Cable Griffith, a painter and professor at Cornish College of the Arts in Seattle, caught up with Peter Scherrer, a 2016 Two Coats of Paint resident artist, to check out Scherrer’s paintings at Salon Refu in Olympia. Both painters work with landscape imagery, and their conversation explored memory, the woods, and the importance of narrative in Scherrer’s new work.
Contributed by Grant Wahlquist / Scooter LaForge is a painter who lives and works in New York City. His current exhibition at Theodore:Art, “Everything is Going to be OK,” features sculptures, works on canvas, and garments incorporating painting. I recently spoke with Scooter regarding the show, his artistic forebears, and his process in the studio.
Contributed by Debbi Kenote / “I see myself as a figure painter,” Kate Liebman tells me as I sit in her Bushwick studio, where the floor is covered with dirty paint tubes and reckless spatter. She walks me through her process and sources, touching on topics like distance, viewer insight, and political responsibility. One of the sources for her recent paintings includes a drawing … read more… “Studio visit with Kate Liebman”
In Suzanne Joelson‘s confrontational new paintings the conflicting forces of order and disruption animate a lively hash of vinyl photographic banners, paint, patterning, hollow-core wood panels, broken bits of debris, fabrics, geometric sequencing, and idiosyncratic markmaking. On the occasion of her solo show Studio 10 in Bushwick, Joelson met with painter Michele Araujo to talk about … read more… “Suzanne Joelson: How things change”
Contributed by Emil Gombos / Melissa Brown is a painter, printmaker, animator, and performance artist whose practice often centers around “paper ephemera” and the manifestations of luck and chance. Her work has drawn from games such as poker, the lottery, and most recently– for her solo exhibition “Past Present Future” at Magenta Plains – tarot … read more… “Interview: Melissa Brown’s currency”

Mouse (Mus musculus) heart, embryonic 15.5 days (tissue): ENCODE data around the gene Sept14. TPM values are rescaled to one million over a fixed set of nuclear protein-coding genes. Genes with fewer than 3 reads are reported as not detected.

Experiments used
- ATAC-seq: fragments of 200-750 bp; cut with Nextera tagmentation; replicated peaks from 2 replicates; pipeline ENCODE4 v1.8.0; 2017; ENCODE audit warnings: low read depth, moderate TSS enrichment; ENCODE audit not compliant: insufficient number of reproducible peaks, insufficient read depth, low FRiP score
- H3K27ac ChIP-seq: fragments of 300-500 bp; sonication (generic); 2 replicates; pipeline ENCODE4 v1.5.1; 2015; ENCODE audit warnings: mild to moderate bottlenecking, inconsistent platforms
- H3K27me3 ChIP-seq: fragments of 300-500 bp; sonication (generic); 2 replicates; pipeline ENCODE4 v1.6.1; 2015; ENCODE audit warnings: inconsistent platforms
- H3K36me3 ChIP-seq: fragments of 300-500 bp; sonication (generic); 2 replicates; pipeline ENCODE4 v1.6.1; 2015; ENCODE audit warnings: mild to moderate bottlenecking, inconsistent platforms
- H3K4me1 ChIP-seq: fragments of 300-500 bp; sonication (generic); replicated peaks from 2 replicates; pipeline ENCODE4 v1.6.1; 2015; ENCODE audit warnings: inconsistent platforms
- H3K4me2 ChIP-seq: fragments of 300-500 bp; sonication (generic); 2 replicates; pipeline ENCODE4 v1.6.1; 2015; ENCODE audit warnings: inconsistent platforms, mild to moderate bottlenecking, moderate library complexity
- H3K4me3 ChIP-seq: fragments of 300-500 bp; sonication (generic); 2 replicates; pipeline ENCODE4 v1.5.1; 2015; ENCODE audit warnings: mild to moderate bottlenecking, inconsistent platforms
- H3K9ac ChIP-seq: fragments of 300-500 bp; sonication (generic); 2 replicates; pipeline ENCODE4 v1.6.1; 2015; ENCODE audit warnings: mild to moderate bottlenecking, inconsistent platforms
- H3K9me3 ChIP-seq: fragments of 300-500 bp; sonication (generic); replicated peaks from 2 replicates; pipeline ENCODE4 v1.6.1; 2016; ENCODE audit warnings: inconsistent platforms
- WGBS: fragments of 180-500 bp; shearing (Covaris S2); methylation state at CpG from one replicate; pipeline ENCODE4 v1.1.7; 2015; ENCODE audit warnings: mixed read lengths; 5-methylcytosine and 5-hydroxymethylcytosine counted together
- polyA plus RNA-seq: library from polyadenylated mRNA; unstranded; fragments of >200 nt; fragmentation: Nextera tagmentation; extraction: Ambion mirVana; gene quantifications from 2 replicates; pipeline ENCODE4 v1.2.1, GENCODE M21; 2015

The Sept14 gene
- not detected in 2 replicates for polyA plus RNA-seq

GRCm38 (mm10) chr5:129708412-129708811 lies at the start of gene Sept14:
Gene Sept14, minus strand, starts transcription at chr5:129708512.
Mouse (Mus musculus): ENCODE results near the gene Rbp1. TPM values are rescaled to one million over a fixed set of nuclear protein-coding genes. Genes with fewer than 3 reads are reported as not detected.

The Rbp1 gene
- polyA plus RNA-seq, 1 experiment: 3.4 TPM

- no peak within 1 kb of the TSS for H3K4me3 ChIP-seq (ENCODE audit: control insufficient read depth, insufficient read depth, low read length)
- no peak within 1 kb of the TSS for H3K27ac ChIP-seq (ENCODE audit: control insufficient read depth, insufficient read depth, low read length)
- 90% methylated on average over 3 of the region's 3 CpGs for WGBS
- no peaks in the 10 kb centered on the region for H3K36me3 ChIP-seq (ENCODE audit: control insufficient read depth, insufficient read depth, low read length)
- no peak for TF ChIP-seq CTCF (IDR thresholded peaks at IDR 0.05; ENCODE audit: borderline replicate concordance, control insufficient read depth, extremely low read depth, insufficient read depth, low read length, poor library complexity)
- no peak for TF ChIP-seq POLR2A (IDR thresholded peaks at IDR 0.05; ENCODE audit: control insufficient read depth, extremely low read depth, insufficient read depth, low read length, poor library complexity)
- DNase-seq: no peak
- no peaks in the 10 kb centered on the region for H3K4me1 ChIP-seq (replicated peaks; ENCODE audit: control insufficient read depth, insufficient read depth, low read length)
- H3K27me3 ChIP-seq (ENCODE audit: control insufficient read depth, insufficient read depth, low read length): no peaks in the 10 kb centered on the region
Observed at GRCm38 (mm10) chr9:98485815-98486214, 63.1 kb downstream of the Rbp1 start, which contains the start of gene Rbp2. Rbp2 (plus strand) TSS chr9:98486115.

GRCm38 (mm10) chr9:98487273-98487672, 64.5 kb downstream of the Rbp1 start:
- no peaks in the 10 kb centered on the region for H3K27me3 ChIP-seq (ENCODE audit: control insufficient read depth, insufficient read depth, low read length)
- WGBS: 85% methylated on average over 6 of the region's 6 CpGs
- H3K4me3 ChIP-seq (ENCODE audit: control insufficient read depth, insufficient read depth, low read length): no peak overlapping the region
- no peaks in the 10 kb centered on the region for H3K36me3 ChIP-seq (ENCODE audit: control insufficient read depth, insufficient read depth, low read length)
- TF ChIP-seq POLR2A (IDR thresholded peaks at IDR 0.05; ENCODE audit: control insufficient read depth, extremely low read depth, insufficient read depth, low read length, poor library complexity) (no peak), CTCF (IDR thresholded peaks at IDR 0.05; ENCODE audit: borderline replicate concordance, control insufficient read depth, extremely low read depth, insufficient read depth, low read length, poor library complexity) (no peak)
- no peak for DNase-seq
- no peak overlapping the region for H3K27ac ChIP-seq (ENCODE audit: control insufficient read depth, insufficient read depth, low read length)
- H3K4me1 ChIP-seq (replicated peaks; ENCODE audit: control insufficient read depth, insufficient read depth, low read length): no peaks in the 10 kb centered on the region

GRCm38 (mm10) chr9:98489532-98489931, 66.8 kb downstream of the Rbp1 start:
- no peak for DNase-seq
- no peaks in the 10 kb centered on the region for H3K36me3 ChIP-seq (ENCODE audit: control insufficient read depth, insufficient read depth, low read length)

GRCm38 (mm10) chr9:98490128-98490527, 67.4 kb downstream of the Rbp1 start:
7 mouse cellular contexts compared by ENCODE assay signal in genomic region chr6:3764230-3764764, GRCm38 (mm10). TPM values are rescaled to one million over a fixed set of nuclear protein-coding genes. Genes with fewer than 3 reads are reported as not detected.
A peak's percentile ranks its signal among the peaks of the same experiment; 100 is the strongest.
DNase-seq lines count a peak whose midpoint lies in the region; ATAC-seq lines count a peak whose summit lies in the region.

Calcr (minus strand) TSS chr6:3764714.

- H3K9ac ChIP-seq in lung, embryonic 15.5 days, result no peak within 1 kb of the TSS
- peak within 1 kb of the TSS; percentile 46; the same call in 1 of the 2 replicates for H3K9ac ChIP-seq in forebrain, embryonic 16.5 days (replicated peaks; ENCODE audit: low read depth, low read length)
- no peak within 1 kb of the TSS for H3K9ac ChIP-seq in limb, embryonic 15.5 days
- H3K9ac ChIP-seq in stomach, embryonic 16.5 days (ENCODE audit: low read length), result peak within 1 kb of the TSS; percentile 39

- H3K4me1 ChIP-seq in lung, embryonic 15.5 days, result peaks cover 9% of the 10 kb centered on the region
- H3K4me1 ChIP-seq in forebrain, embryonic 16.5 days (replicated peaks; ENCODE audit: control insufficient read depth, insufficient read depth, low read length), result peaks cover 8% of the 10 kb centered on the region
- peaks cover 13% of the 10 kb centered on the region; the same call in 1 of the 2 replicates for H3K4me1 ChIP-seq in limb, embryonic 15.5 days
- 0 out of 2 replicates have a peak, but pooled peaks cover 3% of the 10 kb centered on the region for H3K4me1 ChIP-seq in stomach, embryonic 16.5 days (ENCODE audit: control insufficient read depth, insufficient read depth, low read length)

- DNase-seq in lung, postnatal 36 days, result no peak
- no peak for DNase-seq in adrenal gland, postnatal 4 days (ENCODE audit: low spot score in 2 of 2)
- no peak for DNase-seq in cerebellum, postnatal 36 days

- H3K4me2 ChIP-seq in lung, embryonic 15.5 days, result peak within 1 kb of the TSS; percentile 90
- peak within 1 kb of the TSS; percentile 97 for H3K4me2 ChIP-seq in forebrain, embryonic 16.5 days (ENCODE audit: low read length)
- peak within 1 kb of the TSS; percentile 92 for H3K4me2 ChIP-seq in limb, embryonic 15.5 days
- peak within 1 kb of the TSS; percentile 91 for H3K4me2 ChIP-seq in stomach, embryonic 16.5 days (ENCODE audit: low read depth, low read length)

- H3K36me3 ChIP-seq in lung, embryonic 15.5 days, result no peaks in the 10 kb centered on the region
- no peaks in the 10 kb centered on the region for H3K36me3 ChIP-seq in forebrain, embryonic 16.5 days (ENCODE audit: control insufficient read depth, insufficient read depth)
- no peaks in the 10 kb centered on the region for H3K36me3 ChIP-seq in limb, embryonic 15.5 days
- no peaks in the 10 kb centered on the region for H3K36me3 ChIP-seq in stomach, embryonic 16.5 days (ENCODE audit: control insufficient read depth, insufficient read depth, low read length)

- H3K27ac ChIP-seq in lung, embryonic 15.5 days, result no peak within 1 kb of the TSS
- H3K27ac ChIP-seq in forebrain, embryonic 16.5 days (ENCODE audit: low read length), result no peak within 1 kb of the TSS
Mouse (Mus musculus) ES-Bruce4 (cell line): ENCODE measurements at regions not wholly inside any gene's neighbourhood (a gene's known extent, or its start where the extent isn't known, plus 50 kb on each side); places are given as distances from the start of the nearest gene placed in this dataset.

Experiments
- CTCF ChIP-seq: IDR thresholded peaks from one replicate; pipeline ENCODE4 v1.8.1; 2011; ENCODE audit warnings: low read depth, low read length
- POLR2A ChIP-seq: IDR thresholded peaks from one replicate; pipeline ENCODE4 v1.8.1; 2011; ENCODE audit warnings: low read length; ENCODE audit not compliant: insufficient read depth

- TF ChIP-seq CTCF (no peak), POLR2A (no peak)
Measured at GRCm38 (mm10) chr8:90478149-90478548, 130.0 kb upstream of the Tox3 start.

Contributed by Danni Shen / In her most recent solo exhibition at Wave Hill, New York-based painter Amie Cunat has created a floor-to-ceiling installation, and not for the first time. Totally immersive, Hideout exemplifies Cunat’s large-scale incorporation of vibrating color juxtapositions and nebulous shapes. Originally a functional sunroom, the space is covered in the high-visibility … read more… “Interview: Amie Cunat at Wave Hill”
If you find yourself in Terminal 7 at the Los Angeles International Airport, you can’t miss Timothy Nolan’s new public art project, a series of large-scale prints, made from collages that incorporate images of maps, galaxies, and other ephemera from the days when we looked things up in encyclopedias and used atlases to find our … read more… “Interview: Timothy Nolan and his public art project at LAX”
I met David Rhodes (b. 1955, Manchester, UK) in a Greenwich Village loft where his black and white paintings, both large and small, leaned against walls and were propped on all bookshelves and tabletops. The three largest were about to be packed up and sent to Hionas Gallery for “Between the Days,” his solo show … read more… “David Rhodes: Events and incidents”
I first saw Justine Hill‘s paintings in “Metamodern,” a 2015 group show at Denny Gallery that explored the contemporary fusion of Abstract Expressionism, Minimalism, and Primitivism. Her shaped canvases seem to jump off the wall with their unexpected amalgamation of Modern abstraction, postmodern humor, and the uninhibited brio of old-school graffiti taggers. In a recent … read more… “Interview: Justine Hill in Bushwick”
Recently stopped by Elizabeth Hazan‘s studio to check out her glowing new abstractions–lyrical paintings that reference the landscape of her childhood. We talked about her process, color strategies, surfaces, and what it was like growing up with notable New York School painters Jane Freilicher and Joe Hazan as parents. They divided their time between Manhattan … read more… “Studio visit: Elizabeth Hazan in DUMBO”